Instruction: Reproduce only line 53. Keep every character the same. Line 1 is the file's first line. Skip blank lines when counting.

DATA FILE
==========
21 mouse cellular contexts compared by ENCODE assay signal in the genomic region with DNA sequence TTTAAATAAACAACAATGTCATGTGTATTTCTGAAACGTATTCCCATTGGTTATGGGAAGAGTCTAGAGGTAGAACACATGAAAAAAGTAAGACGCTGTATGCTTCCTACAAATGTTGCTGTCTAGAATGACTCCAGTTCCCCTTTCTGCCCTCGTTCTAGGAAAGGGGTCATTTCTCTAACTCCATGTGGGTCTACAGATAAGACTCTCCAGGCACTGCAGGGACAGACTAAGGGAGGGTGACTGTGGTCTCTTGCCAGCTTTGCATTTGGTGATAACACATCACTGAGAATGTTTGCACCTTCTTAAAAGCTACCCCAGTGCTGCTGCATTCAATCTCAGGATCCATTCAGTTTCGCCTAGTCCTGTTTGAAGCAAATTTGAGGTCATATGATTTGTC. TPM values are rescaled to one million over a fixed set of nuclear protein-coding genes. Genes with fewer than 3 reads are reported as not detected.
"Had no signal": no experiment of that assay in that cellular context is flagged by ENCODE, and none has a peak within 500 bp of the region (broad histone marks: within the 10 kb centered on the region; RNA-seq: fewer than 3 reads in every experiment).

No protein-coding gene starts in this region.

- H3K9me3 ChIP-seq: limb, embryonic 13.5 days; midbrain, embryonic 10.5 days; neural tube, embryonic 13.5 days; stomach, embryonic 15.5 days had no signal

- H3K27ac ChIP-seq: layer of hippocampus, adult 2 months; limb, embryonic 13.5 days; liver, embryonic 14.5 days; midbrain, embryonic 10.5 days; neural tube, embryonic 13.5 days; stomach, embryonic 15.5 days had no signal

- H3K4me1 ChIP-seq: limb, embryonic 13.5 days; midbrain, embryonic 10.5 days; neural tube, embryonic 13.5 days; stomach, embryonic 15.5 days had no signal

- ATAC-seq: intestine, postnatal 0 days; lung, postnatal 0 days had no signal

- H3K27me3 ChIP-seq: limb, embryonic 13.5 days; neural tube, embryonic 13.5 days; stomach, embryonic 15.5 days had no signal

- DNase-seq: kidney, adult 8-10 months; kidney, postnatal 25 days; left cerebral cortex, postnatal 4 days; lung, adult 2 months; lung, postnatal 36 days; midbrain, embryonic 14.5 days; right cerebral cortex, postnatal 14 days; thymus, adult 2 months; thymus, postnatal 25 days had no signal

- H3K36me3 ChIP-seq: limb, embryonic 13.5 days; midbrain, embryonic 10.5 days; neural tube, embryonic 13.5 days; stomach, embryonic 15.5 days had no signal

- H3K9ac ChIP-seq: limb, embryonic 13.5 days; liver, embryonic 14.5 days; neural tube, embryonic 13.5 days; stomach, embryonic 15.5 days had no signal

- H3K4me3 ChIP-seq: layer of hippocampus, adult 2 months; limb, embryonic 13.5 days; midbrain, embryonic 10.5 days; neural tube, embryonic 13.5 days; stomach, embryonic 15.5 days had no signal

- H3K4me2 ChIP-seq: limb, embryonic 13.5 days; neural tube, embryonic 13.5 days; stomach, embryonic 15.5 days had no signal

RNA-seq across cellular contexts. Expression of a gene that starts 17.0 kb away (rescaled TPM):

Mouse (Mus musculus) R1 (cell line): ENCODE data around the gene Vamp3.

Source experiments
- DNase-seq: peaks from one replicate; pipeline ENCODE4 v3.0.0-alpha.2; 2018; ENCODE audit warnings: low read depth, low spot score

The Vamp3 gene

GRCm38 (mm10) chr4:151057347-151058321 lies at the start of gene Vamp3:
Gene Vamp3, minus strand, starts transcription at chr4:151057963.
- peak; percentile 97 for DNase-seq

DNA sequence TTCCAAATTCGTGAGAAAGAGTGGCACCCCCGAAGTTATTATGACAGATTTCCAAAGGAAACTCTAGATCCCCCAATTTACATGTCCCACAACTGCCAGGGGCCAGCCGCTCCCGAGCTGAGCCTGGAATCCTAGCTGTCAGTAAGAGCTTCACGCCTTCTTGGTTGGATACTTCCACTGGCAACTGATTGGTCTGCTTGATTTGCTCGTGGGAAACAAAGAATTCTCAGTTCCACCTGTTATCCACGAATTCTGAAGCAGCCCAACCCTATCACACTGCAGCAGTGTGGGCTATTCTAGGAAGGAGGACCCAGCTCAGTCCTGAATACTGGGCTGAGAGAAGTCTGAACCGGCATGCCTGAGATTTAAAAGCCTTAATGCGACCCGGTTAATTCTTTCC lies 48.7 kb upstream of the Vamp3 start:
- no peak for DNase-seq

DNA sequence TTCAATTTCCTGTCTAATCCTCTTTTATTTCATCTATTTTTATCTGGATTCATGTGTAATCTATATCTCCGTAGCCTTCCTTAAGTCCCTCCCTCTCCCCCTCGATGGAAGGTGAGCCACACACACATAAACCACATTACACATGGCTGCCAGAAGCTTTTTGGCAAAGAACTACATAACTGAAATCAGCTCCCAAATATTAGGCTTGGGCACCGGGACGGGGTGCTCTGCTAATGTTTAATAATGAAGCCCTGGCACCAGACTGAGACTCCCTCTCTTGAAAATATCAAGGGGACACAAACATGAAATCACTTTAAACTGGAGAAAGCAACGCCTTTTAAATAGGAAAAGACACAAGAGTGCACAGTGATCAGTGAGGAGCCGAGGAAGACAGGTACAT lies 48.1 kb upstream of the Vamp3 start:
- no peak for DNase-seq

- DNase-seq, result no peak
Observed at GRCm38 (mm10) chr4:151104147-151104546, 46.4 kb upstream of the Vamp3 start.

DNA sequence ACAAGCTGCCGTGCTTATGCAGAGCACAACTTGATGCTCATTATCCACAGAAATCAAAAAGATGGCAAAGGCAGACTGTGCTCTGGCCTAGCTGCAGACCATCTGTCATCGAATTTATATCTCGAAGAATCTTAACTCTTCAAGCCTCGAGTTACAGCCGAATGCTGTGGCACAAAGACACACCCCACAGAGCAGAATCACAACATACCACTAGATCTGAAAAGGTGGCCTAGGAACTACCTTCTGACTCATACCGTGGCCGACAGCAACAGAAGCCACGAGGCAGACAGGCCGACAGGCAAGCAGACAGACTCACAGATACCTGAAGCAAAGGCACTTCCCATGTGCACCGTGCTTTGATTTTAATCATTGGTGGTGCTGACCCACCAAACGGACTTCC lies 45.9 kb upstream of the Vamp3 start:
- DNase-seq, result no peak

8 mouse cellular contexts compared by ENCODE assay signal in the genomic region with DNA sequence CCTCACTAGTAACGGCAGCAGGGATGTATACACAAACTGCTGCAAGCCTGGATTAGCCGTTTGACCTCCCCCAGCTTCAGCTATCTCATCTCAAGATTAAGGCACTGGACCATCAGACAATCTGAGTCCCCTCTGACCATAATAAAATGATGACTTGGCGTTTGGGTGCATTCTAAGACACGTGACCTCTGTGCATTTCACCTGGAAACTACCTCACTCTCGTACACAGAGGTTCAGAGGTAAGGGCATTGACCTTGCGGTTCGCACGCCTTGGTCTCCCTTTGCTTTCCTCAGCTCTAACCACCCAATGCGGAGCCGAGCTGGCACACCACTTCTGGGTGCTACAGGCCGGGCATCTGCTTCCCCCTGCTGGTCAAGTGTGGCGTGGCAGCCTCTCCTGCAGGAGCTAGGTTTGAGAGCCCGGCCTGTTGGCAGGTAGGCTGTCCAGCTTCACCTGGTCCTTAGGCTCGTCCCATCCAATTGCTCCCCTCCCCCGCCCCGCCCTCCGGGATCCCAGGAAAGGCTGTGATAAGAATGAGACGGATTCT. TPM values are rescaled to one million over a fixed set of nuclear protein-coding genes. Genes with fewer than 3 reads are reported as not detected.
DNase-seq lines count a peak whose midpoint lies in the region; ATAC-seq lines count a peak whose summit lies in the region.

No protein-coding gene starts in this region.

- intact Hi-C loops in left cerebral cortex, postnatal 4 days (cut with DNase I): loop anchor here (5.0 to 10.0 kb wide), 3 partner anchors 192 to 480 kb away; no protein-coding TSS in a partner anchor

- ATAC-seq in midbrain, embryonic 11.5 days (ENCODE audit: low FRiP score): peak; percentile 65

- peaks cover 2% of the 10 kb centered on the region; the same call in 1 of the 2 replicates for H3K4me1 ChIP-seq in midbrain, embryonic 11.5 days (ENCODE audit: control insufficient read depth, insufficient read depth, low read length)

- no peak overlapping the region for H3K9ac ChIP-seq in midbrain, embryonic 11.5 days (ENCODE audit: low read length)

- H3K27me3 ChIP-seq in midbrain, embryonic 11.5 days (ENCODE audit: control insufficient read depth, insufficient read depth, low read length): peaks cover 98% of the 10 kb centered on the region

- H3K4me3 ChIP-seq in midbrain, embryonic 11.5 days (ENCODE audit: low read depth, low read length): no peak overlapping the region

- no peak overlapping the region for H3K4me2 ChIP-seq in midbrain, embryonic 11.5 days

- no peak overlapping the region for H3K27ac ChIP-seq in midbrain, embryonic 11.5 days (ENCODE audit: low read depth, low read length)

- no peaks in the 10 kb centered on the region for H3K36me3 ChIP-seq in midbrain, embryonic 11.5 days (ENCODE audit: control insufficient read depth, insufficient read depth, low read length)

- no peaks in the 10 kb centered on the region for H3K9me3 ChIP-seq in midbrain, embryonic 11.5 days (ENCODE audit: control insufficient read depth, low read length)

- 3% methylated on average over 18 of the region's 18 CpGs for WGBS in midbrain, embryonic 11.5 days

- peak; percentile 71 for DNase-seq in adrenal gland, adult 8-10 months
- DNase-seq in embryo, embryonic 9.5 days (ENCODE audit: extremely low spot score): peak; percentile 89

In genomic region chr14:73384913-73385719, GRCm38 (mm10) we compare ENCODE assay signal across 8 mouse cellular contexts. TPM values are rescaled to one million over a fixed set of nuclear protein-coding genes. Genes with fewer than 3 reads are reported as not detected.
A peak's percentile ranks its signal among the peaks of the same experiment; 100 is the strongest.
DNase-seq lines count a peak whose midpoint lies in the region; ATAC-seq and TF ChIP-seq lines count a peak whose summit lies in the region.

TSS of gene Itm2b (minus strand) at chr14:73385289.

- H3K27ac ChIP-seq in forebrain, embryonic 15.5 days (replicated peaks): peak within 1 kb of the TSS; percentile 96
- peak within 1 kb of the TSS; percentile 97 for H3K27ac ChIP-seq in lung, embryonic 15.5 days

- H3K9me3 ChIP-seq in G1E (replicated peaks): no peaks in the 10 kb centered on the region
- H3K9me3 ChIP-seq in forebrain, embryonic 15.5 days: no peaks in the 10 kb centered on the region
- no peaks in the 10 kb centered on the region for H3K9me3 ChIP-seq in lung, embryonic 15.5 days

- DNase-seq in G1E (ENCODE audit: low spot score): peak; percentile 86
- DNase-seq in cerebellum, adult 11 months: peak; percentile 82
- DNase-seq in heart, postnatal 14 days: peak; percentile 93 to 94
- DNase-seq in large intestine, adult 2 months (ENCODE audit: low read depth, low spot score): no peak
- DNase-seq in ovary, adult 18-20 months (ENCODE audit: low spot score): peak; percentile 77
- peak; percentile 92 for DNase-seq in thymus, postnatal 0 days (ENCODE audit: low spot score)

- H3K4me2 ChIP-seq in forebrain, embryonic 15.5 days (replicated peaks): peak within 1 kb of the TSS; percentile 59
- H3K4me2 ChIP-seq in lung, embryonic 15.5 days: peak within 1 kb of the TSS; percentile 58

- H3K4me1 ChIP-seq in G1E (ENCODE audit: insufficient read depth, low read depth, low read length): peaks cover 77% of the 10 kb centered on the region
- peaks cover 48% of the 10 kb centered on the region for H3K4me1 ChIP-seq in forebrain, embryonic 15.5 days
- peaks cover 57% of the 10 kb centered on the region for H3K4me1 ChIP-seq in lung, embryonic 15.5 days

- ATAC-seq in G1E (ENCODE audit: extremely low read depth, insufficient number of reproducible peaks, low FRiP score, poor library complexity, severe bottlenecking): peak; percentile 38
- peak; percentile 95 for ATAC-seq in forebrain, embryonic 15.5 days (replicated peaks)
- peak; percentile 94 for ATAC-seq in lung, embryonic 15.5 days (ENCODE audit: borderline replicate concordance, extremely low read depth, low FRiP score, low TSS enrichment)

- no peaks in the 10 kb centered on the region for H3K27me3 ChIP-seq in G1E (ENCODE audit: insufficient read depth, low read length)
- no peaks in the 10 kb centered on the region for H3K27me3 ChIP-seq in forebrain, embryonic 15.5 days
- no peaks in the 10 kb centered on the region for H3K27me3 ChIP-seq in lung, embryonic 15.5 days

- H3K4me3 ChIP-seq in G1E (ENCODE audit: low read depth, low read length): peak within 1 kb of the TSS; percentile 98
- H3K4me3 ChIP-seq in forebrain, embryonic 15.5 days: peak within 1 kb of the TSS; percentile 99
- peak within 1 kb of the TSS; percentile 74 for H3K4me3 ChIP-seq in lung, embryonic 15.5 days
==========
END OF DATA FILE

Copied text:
- H3K9me3 ChIP-seq in forebrain, embryonic 15.5 days: no peaks in the 10 kb centered on the region